The Ginger People Coupons Help Nonprofits

ginger

All-natural ginger in products from The Ginger People pack taste pizzazz and a host of health benefits that range from calming an upset stomach to boosting the immune system. Five new coupons from CommonKindness.com help ginger fans save money at the grocery checkout while funding their favorite nonprofit organizations.

The Ginger People is giving fans of the bright and zingy Asian spice more reasons to try their healthful ginger products, with five new money-saving coupons downloadable from the free online grocery coupon leader CommonKindness (www.commonkindness.com). Every coupon redeemed saves customers money on their coupon purchases, while generating funds for the nonprofit organizations of their choice.

“Ginger is widely used as a spice and as an ingredient in many food and medicinal items all around the world—including my own household,” said Sarah Schloemer, president of CommonKindness. “The Ginger People and their innovative products are perfect additions to the CommonKindness family of like-minded companies working to improve the world one coupon at a time.”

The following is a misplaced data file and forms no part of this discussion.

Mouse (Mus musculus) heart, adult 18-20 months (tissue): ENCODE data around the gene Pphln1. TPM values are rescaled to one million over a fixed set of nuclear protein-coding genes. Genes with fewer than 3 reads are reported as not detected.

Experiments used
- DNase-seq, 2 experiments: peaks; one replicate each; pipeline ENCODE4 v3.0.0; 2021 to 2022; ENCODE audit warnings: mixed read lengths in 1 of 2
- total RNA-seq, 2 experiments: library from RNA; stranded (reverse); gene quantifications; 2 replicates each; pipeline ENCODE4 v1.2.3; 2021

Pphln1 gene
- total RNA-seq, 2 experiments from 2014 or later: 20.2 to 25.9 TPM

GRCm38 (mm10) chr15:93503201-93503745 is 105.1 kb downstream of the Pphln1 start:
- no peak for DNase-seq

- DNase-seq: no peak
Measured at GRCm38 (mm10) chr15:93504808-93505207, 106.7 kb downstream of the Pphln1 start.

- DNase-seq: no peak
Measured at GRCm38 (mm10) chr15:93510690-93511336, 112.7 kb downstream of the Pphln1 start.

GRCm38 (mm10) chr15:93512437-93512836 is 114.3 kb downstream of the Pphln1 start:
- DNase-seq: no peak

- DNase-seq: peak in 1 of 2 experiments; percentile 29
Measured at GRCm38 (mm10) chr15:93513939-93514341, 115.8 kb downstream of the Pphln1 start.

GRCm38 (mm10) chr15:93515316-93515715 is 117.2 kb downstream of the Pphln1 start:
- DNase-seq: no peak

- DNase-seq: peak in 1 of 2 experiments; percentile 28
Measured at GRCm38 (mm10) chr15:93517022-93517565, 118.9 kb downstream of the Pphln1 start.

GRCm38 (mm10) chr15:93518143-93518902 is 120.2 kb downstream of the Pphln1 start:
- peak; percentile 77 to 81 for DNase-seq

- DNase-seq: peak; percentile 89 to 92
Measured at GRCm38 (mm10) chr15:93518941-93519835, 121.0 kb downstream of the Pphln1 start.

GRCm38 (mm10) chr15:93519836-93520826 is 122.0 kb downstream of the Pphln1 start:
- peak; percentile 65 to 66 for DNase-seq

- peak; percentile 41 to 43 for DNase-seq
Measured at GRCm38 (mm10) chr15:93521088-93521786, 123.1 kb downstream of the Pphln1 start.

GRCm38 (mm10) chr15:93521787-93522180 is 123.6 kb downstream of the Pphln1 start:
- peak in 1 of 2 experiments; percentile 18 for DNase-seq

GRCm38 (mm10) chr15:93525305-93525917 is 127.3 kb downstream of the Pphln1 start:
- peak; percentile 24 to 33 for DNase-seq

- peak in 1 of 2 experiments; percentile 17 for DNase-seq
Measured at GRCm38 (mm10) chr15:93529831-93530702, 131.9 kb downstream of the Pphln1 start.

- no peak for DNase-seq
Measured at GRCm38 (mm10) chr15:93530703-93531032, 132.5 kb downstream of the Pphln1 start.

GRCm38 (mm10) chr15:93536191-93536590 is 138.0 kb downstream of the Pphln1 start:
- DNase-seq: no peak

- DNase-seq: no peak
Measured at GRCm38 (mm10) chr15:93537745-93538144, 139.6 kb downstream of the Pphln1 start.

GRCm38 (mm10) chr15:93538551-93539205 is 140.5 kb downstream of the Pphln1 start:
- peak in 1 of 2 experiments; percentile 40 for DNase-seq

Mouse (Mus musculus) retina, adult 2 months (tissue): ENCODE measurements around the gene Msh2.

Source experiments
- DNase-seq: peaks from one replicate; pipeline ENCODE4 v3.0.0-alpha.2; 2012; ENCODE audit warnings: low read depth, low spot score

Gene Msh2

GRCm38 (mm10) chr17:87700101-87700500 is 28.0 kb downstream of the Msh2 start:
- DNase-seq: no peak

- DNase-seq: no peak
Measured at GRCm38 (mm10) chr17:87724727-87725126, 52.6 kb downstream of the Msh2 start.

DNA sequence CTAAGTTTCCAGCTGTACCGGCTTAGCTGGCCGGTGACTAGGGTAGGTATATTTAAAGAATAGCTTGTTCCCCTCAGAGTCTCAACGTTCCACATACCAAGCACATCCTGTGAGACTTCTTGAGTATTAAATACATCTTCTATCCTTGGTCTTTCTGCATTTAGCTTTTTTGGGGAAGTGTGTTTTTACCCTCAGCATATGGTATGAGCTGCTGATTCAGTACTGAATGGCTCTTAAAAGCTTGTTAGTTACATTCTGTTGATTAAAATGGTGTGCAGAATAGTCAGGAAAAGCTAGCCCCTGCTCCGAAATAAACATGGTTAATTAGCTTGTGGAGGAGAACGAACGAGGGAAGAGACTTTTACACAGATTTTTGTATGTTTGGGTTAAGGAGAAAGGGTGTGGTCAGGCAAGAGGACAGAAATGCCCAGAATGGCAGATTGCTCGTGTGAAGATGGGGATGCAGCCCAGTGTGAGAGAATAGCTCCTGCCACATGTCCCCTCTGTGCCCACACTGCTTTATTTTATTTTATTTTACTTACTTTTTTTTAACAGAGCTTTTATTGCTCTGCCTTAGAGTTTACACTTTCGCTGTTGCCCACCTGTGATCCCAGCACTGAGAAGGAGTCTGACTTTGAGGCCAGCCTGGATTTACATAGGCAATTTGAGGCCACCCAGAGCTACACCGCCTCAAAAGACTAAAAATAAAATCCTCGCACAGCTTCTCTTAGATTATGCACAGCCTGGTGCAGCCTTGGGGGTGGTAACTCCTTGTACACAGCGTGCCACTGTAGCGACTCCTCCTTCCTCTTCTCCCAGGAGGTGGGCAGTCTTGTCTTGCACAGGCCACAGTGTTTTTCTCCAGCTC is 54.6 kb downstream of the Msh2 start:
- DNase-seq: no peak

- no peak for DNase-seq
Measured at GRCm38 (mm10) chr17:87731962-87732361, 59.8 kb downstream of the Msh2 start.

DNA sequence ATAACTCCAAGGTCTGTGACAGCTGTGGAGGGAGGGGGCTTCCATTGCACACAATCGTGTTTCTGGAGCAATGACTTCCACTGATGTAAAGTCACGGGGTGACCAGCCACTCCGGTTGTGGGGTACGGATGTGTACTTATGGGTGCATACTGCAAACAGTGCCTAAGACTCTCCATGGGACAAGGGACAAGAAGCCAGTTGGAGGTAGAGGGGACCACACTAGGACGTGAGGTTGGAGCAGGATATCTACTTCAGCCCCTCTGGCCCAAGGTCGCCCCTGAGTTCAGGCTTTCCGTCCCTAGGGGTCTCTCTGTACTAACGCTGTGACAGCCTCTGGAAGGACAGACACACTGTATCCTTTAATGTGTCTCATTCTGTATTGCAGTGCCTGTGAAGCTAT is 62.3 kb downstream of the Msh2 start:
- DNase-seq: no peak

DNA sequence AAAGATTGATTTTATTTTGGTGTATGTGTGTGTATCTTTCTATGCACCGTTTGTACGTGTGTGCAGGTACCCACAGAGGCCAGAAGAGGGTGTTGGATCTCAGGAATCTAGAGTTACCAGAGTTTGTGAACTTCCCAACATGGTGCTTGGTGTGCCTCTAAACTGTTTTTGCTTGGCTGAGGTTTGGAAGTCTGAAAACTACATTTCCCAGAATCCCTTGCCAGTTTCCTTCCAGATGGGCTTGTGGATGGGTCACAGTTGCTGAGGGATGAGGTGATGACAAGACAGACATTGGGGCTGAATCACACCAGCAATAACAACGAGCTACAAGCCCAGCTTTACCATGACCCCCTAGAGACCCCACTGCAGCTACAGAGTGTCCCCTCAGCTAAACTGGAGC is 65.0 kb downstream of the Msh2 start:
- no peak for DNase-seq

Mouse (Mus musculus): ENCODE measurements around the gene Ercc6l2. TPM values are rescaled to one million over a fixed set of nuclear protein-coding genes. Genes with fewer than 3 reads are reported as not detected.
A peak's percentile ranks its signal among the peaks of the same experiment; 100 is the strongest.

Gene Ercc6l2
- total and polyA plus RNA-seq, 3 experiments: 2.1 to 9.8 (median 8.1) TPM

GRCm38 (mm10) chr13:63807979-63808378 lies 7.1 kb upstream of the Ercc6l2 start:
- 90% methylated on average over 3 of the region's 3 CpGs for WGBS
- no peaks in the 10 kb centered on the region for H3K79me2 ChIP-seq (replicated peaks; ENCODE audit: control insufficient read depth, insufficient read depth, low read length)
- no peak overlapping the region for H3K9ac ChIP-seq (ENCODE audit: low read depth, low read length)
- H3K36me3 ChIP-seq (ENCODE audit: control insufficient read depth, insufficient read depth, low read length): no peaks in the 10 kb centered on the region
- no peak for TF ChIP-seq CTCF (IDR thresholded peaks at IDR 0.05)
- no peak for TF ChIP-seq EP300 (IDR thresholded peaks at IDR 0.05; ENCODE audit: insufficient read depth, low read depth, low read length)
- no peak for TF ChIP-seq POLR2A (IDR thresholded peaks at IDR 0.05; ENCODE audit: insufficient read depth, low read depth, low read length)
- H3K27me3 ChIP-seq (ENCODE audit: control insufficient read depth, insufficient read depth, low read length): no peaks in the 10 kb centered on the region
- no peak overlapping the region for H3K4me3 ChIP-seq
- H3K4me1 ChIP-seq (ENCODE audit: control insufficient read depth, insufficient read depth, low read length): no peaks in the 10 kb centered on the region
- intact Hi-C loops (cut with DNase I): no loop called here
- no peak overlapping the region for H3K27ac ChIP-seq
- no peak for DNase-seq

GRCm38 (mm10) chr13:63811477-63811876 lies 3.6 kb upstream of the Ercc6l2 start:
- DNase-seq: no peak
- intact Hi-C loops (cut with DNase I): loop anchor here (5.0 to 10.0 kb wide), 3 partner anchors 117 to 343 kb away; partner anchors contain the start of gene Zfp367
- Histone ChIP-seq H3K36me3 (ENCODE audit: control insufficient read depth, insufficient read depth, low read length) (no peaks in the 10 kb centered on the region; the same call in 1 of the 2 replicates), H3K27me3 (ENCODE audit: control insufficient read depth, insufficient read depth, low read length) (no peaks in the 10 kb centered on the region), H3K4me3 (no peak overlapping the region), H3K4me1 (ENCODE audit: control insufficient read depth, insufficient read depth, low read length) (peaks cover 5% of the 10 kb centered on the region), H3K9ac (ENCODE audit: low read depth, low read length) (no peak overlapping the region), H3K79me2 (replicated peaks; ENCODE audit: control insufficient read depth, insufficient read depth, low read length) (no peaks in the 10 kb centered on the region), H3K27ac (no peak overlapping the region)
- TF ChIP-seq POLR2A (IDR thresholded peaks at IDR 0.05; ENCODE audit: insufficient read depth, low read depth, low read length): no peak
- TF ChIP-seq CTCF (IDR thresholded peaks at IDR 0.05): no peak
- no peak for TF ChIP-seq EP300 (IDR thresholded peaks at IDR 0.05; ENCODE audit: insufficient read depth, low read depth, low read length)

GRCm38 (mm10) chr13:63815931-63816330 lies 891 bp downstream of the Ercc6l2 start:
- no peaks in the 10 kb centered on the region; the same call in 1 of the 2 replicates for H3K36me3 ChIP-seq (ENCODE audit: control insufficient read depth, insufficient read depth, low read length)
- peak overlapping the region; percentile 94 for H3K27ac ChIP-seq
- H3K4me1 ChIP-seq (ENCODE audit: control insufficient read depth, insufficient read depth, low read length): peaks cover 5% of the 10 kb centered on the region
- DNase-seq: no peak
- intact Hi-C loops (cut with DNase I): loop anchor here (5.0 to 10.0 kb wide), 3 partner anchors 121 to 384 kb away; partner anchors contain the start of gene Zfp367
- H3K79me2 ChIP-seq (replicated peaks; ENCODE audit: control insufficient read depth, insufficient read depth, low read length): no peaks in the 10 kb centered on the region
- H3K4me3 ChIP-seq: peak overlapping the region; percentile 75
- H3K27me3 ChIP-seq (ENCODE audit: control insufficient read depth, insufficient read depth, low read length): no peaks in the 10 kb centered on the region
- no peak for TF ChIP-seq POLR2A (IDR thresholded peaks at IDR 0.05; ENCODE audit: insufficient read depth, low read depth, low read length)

All-natural ginger-based products from The Ginger People are available in many surprising forms, including low-calorie ginger candies, ginger syrup, ginger spread, sweet chili sauce, and a liquid ginger soother—good in mixed adult beverages and as a hangover cure the next morning.

“We are very pleased to partner with CommonKindness, inviting people to try our inventive ginger products, rewarding our loyal customers with savings, and helping them support their favorite charities,” said The Ginger People spokesperson Melissa Cruz. “Everyone is a winner.”

The Ginger People are offering coupons for the following five products:

Gin Gins Original Chewy Ginger Candies (aka Original Ginger Chews) 
Surprisingly and satisfyingly spicy—and known as the only candy that bites back—Gin Gins are America’s best-selling ginger candy and the winner of the Fiery Food Association’s Scovie Award for “Best Candy.” With their queasy-quelling properties, Gin Gins are great for fending off nausea while flying, boating, or driving on a winding road trip.

Containing 10% fresh ginger – more than any other ginger candy = Gin Gins are also great as a healthy snack to help support losing weight or quitting smoking.

Ginger Soother Tonic